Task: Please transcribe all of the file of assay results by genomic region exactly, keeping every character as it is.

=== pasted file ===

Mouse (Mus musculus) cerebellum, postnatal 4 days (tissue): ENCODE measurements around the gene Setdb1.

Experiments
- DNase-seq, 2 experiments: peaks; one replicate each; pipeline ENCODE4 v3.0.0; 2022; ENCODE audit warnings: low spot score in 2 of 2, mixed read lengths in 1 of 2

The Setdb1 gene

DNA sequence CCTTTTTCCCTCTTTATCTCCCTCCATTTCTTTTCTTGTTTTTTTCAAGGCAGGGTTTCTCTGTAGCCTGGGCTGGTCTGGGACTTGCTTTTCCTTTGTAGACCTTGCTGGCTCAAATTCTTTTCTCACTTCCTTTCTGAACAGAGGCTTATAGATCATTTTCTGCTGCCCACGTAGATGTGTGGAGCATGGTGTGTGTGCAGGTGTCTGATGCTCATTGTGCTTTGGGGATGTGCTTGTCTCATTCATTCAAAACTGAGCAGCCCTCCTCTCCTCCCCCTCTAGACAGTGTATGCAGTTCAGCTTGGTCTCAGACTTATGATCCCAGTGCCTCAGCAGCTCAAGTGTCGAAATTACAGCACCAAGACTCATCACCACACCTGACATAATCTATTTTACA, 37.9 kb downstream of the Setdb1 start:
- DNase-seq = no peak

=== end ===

Mouse (Mus musculus) cerebellum, postnatal 4 days (tissue): ENCODE measurements around the gene Setdb1.

Experiments
- DNase-seq, 2 experiments: peaks; one replicate each; pipeline ENCODE4 v3.0.0; 2022; ENCODE audit warnings: low spot score in 2 of 2, mixed read lengths in 1 of 2

The Setdb1 gene

DNA sequence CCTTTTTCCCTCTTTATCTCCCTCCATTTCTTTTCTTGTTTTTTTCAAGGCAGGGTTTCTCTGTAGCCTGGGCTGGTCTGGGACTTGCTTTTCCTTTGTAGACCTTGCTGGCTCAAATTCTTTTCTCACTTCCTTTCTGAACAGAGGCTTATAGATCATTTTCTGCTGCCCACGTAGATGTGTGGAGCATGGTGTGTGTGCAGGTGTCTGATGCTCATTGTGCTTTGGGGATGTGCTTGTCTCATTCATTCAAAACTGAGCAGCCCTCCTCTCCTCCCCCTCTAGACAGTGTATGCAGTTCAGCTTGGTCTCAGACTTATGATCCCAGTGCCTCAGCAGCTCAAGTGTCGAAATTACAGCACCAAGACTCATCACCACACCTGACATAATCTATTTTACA, 37.9 kb downstream of the Setdb1 start:
- DNase-seq = no peak